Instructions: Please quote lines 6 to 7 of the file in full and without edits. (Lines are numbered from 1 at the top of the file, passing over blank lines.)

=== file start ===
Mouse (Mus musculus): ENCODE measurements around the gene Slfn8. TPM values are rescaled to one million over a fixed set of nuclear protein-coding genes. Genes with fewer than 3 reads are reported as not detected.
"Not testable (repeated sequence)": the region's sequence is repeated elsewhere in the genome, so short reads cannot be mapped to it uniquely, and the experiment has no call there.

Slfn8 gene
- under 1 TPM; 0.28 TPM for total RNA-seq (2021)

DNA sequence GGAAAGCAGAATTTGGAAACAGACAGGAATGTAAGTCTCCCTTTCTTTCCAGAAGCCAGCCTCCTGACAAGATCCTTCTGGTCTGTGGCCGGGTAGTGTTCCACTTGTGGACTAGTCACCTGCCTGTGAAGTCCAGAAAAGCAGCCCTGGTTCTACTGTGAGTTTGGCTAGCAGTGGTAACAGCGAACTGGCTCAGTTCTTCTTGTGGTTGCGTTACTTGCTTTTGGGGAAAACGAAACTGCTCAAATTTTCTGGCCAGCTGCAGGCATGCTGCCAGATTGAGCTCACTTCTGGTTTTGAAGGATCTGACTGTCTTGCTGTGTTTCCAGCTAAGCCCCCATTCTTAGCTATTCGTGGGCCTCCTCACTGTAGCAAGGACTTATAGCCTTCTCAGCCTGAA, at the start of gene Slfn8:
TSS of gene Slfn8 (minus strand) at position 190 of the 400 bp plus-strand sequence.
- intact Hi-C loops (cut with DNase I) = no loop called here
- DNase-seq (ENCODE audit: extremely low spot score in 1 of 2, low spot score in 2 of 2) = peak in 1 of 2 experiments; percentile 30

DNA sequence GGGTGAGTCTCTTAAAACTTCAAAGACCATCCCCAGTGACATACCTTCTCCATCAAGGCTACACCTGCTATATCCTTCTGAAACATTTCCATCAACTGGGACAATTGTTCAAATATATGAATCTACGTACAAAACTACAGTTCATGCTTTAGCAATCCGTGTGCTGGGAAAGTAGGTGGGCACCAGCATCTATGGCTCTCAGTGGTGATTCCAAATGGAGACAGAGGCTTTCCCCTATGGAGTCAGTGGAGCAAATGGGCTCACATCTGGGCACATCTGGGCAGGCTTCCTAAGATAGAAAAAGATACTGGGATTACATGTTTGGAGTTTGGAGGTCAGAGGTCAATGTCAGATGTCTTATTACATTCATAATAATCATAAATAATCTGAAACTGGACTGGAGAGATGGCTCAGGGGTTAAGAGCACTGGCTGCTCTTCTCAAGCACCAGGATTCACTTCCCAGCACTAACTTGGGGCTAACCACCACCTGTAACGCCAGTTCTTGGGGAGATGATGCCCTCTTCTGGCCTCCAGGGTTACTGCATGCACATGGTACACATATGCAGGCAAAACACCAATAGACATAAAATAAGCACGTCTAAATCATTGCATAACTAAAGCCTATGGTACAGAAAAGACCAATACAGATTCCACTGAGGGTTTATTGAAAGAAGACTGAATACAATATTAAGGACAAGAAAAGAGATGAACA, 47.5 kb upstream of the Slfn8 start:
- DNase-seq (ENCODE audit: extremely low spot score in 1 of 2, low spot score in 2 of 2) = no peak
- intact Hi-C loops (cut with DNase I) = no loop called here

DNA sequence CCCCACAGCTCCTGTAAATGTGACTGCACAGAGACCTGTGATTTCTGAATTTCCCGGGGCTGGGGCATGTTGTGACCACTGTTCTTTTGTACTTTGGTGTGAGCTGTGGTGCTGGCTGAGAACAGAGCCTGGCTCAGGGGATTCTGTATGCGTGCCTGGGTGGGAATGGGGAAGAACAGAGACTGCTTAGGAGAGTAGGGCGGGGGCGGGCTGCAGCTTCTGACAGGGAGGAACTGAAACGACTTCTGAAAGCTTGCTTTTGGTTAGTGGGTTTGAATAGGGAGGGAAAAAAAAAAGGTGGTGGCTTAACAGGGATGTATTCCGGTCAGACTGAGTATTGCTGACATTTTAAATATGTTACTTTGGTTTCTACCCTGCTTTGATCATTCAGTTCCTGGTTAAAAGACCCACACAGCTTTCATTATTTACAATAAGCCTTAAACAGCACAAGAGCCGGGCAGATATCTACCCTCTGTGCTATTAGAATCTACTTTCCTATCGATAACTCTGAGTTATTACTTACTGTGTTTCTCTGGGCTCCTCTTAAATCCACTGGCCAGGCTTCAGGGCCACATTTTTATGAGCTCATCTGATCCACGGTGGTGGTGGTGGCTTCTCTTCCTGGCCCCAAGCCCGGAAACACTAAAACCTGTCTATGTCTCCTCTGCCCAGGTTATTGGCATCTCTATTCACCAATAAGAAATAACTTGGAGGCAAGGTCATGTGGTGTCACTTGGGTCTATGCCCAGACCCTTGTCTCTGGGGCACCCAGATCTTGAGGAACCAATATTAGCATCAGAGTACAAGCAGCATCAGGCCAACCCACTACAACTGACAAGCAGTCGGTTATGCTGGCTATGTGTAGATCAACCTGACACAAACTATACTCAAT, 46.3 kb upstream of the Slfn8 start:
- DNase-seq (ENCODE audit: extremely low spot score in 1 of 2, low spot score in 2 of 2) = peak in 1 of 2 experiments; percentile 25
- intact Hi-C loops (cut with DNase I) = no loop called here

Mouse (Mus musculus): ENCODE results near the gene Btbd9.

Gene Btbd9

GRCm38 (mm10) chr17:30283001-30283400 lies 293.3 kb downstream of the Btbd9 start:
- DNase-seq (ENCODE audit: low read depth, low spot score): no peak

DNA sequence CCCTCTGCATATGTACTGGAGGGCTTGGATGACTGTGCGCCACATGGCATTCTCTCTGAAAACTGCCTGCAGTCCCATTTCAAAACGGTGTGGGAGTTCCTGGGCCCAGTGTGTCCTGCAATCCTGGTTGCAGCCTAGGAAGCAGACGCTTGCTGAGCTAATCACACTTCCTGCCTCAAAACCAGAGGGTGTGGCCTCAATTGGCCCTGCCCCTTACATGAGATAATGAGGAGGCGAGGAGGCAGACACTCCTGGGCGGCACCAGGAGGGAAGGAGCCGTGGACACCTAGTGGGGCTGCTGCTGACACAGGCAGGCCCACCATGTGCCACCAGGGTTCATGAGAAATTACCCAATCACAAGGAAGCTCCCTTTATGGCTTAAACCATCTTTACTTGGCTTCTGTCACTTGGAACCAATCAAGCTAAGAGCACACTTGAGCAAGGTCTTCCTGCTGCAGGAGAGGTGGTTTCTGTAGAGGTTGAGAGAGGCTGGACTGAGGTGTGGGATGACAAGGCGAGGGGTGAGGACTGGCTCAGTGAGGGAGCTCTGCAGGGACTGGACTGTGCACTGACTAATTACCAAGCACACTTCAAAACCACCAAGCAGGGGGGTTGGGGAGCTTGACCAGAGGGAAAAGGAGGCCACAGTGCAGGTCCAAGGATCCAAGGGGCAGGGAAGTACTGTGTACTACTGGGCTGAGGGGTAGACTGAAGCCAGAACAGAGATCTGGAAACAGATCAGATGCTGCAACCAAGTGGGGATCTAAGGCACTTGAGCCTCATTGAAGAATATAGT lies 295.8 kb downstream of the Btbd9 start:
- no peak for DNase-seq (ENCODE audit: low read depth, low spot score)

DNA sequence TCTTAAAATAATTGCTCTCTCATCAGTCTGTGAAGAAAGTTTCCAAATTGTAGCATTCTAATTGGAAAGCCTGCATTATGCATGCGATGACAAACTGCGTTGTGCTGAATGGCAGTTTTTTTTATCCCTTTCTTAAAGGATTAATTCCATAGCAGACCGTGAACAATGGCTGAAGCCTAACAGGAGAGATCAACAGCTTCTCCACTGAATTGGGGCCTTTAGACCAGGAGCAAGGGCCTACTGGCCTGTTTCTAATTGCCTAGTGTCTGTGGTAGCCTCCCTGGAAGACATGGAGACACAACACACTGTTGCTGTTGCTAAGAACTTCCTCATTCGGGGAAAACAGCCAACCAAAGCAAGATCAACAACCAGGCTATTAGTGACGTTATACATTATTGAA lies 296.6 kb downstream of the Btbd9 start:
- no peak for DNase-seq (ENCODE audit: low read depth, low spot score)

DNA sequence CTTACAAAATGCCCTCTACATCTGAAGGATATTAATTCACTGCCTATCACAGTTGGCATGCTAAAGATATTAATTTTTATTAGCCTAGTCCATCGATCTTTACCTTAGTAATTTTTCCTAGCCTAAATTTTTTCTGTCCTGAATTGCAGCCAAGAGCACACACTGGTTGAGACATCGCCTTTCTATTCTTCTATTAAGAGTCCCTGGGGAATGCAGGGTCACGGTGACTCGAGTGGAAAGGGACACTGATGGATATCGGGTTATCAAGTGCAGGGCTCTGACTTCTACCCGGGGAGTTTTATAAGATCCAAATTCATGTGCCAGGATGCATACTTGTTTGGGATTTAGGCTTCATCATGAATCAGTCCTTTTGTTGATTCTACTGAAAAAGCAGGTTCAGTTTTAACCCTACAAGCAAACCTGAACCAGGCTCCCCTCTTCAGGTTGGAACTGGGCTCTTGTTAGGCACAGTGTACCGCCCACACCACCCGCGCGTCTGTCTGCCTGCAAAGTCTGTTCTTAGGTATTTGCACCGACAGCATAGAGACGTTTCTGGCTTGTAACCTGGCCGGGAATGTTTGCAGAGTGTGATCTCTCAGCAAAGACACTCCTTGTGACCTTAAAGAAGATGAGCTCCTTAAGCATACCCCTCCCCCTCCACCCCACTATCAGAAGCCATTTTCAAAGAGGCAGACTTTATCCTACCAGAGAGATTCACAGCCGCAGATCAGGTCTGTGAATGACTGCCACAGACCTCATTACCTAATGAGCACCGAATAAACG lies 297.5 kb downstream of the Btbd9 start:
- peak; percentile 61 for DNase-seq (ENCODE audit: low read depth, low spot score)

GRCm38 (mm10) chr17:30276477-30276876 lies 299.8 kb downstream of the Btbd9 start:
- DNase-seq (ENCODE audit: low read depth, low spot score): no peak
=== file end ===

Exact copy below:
TSS of gene Slfn8 (minus strand) at position 190 of the 400 bp plus-strand sequence.
- intact Hi-C loops (cut with DNase I) = no loop called here